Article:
Scientists find gene mutation linked to exfoliation syndrome, most common cause of glaucoma
A team of researchers from the Agency for Science, Technology and Research's (A*STAR) Genome Institute of Singapore (GIS) and Bioprocessing Technology Institute (BTI), as well as Singapore Eye Research Institute (SERI), have identified a genetic mutation (functionally defective CYP39A1 gene) associated with exfoliation syndrome, the most common cause of glaucoma. The findings could pave the way for future research on the cause of exfoliation syndrome and potential cures. Their research was published in Journal of the American Medical Association (JAMA) on 24 February 2021.
Exfoliation syndrome is a systemic disorder characterized by abnormal protein material that progressively accumulates in the front of the eye. This disorder is the most common cause of glaucoma, and a major cause of irreversible blindness.
In this study, the scientists sequenced all protein encoding genes of more than 20,000 participants from 14 countries across Asia, Europe, and Africa, including more than 1,200 Singaporeans. They observed that people with exfoliation syndrome are twice as likely to carry damaging mutations in the gene encoding for the CYP39A1 protein, an enzyme which plays an important role in the processing of cholesterol. Further extended analyses suggest that defective CYP39A1 function is strongly associated with increased risk of exfoliation syndrome.
Although exfoliation syndrome is the most common cause of glaucoma, its origin is shrouded in mystery because it is not known where the abnormal protein deposits (exfoliative material) originate, and how the disease comes about. Answers to these questions could provide approaches to design and develop an effective treatment. The current findings point to the important role of cholesterol processing in the exfoliation syndrome disease process. As cholesterol is found abundantly in all cells, disruption to how cholesterol is processed due to defective CYP39A1 activity could adversely impact their normal functions. In particular, this study discovered that epithelial cells in the front of the eye responsible for filtering the blood supply to produce the clear fluid known as aqueous humour that bathes and nourishes other cells in the eye, were most affected by the CYP39A1 gene mutation. Disruption to the gene function can compromise the filtering function of epithelial cells and lead to leakage of exfoliative material from the blood into the eye.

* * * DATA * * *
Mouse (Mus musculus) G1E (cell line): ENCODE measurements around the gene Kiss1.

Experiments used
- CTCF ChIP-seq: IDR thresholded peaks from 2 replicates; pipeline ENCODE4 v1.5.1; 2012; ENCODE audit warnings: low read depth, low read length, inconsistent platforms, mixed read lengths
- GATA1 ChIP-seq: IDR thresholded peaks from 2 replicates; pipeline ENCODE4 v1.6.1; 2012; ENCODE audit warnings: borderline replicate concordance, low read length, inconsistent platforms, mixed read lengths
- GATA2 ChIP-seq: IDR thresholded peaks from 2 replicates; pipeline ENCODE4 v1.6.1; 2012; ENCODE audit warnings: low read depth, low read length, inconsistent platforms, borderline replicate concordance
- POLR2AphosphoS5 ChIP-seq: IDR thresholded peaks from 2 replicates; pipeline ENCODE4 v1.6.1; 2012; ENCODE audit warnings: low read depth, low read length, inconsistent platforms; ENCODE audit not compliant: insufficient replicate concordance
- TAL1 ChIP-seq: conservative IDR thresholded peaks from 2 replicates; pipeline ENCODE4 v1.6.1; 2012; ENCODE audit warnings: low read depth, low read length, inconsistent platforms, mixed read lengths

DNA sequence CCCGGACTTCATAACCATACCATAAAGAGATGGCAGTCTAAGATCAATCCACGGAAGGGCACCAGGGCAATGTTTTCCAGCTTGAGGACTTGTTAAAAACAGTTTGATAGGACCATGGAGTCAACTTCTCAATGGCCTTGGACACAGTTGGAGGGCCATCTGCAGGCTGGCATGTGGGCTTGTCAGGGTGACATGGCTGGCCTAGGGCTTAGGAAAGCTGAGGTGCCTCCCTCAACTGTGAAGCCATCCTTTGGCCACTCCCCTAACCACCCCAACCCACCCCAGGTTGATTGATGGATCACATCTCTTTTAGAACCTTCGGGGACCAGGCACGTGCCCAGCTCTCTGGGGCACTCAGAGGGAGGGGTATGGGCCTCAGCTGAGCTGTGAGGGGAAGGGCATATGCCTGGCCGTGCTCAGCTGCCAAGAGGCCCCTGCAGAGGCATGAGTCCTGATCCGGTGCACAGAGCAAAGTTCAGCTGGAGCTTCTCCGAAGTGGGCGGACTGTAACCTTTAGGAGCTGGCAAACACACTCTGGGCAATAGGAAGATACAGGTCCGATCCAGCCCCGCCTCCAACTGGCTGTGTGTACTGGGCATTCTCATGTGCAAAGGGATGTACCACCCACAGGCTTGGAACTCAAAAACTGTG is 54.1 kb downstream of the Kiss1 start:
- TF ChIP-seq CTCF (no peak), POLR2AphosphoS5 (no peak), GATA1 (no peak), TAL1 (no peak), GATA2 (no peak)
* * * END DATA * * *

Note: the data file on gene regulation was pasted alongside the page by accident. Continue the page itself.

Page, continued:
Prof Patrick Tan, Executive Director of GIS, said, "This is a ground-breaking study that could facilitate future research efforts aimed at restoring defective CYP39A1 function and inhibiting the formation of exfoliation material in the eye as treatments for exfoliation syndrome and glaucoma."
Prof Aung Tin, Director of SERI and Deputy Medical Director of SNEC, said, "This is a major eye disease, affecting over 70 million people worldwide, which causes a lot of visual morbidity and blindness, not only from glaucoma but also due to complications related to cataract surgery. This study was notable for involving many centres from many different countries around the world, but led from Singapore. The study findings are very exciting as we found a new pathway for the disease which opens up possibilities for new treatments."
Prof David Friedman, the Albert and Diane Kaneb Chair in Ophthalmology at Harvard University and Director of the Glaucoma Service at the Massachusetts Eye and Ear Infirmary, Boston, commented, "Very exciting work. The researchers have identified rare gene variants that results in disrupted cholesterol homeostasis and transport that will open the door to novel therapeutics. Having studied over 20,000 individuals, the study demonstrates the power of studying rare variants to detect disease-causing genes in complex conditions." Prof Friedman was not involved in the study.